Robots don’t just help farmers' mental health - cows like them, too

Marc Fawcett-Atkinson
National Observer
A study published this month by a team at the University of Guelph found that farmers using automated milking systems reported having better mental health than their peers. But farmers aren’t the only ones benefiting from the technology — the cows seem to prefer it, too.

Mickey Aylard used to wake up in the dead of night and milk a hundred cows. Now, a robot does the job.

Three years ago, the fourth-generation Saanich, B.C., dairy farmer installed an automatic milking system that milks cows on their schedule, without human intervention. It was a relief, she said, boosting her mental health and making life on the farm more sustainable.

“We used to get up at three in the morning to milk cows,” she said. “Now, we’re not starting until five-thirty or six, and just getting that extra bit of sleep is huge on our family’s mental health.”

She’s not alone. A study published this month by a team at the University of Guelph found that farmers using automated milking systems reported having better mental health than their peers. But farmers aren’t the only ones benefiting from the technology — the cows seem to prefer it, too.

More than half of Canadian farmers — not just dairy farmers — suffer from anxiety, and over a third are depressed, according to a 2019 report by the federal standing committee on agriculture. Deaths by suicide are also higher among farmers, fishery, and forestry workers than the general population.

In the U.S., a 2017 study by the American Farm Bureau Federation found that about 74 per cent of dairy farmers were impacted by opioid addiction — almost double the percentage impacted in the general rural population.

While the sources of stress vary from farm to farm, for dairy farmers, the brutal schedule plays an undeniable role, said Meagan King, lead author on the study and a professor of animal psychology and welfare at the University of Manitoba.

“Automated milking and feeding systems have already become crucial to providing farmers with more time flexibility,” she said.

In traditional milking systems, farmers need to bring their herd into a milking parlour twice daily and attach the milking machines to their udders. Automated systems avoid this work entirely: A cow can walk up to a milking stall at her leisure and is fed an individualized ration of grain while the machine locates her udders and milks her.

Farmers still need to work long hours — caring for animals is time-intensive — but can do so on a more humane schedule, said Aylard, the Saanich farmer.

“From a behavioural standpoint, it gives the cows a lot more freedom and flexibility, and there are potentially benefits associated with that,” said Trevor DeVries, co-author on the study and a professor at the University of Guelph.

Those benefits were reflected in the findings of the study, which used lameness — sore feet or legs — to measure the well-being of animals on 28 farms. Farmers with robotic milking systems were less stressed out if they also had automatic feeding systems. They were more stressed if they worked alone, and farmers with better mental health had fewer lame cows in their herd.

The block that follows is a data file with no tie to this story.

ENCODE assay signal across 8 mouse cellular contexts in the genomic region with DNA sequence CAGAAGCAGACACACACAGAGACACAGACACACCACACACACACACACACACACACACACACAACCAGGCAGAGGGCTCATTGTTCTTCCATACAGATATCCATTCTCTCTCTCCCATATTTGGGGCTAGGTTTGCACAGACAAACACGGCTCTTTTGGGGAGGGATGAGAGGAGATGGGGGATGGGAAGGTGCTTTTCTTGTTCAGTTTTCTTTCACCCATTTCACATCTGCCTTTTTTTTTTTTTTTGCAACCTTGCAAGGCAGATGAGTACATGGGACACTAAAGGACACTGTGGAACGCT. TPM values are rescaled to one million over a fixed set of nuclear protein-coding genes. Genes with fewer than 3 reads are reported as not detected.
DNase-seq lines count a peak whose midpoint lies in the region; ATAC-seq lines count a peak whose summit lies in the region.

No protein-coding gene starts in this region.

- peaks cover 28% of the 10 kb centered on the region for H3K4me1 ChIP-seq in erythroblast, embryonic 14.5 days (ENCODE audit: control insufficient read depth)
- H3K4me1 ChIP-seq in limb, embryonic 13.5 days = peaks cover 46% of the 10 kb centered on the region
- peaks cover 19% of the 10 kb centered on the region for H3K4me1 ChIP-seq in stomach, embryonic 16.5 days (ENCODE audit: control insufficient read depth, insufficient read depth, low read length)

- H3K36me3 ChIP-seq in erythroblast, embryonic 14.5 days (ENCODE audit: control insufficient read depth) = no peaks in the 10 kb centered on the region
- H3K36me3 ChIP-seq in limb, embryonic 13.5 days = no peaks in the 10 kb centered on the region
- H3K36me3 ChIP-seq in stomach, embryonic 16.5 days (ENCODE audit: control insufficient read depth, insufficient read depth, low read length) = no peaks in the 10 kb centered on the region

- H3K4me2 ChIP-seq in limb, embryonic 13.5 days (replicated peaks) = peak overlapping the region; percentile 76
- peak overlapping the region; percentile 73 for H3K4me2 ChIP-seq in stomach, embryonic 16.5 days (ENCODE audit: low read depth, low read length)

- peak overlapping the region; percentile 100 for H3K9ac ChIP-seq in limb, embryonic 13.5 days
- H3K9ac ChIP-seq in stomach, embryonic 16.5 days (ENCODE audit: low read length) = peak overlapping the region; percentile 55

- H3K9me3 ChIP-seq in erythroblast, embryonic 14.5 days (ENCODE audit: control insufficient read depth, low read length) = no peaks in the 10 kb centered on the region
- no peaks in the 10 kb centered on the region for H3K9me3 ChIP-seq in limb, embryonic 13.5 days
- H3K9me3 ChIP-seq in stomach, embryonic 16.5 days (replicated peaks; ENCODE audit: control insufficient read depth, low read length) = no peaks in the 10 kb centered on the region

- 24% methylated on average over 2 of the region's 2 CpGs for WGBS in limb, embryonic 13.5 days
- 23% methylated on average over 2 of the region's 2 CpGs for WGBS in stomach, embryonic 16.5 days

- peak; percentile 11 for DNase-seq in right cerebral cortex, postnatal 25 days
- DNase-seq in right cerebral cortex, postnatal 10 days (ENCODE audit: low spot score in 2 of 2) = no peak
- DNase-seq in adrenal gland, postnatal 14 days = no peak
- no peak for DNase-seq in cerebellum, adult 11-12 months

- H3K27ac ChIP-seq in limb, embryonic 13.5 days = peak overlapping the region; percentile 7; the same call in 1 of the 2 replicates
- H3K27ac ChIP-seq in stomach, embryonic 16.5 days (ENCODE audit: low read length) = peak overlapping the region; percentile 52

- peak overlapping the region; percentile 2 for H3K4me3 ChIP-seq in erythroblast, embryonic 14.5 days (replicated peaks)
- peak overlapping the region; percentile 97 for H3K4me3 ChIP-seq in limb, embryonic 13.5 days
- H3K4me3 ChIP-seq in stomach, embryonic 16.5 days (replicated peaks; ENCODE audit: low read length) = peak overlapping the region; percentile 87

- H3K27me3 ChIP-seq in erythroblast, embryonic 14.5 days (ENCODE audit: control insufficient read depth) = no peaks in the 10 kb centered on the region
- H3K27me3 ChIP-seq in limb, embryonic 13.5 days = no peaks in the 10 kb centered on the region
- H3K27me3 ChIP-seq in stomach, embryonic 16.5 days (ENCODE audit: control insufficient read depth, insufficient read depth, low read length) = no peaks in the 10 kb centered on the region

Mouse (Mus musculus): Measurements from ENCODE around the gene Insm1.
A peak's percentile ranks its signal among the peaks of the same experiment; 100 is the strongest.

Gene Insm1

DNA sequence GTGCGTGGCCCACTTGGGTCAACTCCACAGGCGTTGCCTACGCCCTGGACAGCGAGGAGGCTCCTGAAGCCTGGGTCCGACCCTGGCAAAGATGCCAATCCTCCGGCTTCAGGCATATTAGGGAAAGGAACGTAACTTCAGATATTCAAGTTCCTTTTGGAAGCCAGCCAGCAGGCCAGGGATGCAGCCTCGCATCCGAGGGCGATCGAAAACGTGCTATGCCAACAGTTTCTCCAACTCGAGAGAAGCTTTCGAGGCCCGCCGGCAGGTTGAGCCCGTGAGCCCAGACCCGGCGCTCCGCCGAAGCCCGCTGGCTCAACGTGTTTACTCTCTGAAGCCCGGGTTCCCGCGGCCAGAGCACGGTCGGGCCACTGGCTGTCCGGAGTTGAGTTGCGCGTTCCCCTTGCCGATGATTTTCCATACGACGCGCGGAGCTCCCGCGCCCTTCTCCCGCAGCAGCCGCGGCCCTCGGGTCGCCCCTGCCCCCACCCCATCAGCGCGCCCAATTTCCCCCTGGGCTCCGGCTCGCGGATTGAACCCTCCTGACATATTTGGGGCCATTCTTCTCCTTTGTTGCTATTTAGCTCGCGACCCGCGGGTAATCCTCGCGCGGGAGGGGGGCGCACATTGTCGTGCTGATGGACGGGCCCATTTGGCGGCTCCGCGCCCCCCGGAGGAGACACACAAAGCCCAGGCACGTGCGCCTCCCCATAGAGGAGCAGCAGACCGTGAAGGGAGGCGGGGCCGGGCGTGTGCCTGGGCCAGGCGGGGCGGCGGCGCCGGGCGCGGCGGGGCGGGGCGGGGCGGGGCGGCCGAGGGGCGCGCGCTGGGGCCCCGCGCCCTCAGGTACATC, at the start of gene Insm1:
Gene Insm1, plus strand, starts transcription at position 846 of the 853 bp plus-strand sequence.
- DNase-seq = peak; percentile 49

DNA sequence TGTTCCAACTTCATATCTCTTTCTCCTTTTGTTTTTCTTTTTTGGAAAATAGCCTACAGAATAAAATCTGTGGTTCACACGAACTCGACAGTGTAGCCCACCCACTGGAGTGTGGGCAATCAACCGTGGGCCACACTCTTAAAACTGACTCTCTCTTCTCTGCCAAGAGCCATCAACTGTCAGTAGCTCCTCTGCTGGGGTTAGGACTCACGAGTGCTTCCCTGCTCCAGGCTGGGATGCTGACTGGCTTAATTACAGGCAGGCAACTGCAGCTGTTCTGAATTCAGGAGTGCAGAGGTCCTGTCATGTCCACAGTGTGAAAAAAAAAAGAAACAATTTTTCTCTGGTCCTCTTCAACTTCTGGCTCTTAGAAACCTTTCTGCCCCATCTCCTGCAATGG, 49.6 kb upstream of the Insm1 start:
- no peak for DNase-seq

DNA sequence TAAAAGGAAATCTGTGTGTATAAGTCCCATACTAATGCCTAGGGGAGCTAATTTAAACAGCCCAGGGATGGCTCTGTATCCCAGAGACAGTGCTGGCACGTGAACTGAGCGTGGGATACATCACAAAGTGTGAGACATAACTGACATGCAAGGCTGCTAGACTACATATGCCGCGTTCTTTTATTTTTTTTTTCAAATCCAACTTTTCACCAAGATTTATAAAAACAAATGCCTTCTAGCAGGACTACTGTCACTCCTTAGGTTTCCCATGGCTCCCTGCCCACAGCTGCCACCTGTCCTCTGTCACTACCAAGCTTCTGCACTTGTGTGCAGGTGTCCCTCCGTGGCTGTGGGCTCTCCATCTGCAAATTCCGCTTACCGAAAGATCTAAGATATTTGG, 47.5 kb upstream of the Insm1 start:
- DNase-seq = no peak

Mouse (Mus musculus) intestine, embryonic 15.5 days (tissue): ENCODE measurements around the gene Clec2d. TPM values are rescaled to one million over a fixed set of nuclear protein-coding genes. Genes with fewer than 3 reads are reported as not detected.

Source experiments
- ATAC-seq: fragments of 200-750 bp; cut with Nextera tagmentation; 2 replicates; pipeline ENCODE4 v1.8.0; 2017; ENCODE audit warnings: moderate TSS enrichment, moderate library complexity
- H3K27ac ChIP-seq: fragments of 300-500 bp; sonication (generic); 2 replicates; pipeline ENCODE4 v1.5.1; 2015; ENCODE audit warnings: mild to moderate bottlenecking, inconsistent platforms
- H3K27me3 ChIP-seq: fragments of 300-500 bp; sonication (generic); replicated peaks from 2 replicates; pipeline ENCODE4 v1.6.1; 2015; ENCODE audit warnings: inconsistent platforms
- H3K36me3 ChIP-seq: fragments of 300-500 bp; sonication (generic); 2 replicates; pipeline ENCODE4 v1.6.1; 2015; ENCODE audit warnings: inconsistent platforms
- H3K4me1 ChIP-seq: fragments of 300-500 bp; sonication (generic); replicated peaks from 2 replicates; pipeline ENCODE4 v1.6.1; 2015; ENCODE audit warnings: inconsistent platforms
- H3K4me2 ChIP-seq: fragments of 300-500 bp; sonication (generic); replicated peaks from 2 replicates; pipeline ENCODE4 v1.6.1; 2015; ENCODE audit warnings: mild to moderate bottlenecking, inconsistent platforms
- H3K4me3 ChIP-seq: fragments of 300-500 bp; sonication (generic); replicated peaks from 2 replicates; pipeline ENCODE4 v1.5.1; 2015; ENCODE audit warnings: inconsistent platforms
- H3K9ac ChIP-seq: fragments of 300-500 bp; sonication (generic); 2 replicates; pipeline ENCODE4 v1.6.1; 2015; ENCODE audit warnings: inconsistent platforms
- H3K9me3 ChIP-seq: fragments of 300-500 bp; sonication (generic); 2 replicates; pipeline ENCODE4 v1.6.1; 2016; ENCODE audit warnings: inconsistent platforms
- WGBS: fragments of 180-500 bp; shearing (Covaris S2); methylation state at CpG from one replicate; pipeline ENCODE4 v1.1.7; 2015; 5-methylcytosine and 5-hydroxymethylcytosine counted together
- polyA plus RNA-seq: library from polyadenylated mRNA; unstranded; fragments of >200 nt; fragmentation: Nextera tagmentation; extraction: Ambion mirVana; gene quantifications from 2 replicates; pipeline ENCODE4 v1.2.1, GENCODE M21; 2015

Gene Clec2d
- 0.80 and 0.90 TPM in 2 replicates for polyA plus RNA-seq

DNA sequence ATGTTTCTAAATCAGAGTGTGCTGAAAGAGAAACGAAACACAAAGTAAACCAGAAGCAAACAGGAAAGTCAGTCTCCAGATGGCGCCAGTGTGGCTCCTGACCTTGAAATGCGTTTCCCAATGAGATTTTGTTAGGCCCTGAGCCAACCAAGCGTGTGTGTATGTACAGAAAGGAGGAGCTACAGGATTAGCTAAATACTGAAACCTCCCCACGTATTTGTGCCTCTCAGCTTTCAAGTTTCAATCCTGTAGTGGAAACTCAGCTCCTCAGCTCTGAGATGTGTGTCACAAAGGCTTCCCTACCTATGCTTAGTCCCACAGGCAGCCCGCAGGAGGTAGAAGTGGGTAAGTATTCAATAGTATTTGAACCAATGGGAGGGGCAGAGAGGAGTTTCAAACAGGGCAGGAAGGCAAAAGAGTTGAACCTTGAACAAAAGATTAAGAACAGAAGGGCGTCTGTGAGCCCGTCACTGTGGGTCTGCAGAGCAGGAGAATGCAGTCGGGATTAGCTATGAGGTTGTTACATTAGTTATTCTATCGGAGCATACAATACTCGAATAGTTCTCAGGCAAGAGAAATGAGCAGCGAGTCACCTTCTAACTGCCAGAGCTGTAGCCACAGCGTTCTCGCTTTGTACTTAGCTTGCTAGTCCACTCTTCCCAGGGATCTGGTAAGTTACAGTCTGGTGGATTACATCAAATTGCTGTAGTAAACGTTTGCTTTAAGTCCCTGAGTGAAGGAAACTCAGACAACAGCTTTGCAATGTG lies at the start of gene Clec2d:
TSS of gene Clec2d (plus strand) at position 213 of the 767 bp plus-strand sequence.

“We can’t conclude what is driving what because we didn’t measure changes over time,” said DeVries. “There’s an argument to be made that it goes both ways… It makes sense that if a producer has better mental health, they’re probably in a better state to be able to take care of their animals … (but) if animals are doing well, from a health and performance standpoint, that would likely also have a positive impact on their caretakers, the producers.”

While the study is the first time this correlation has been officially documented, DeVries said he wasn’t surprised by the results since robotic milkers have surged in popularity recently. About a decade ago, well under 10 per cent of Canada’s 10,951 dairy farms used these technologies; now, about 15 per cent of farms have them. Their benefit to both cows and farmers is one of the reasons driving the interest, he said.

For Aylard, happier cows and better sleep, while important, weren’t the only factors driving her decision to invest in the technology. Not a lot of people are eager to become farmers, she said, and finding reliable farmhands was almost impossible.

It’s a trend mirrored on farms of all kinds across the country, with the number of farmers under 35 falling by well over half since 1991, according to a 2018 study in Canadian Food Studies. Robots and migrant workers (on farms that can’t easily automate like produce farms) are increasingly meeting those labour needs.

For Aylard, the automatic milker helped pick up that slack, but also brought an added benefit. When she installed the system, she also invested in “cow brushes,” or giant round brushes that spin automatically when a cow approaches them.

“It starts rubbing her back and her face, and whatever she rubs up against (it),” she said. “And honestly, I don’t know if those brushes have turned off since we put them in three years ago. (The cows) just love them.”

This story republished with permission from the National Observer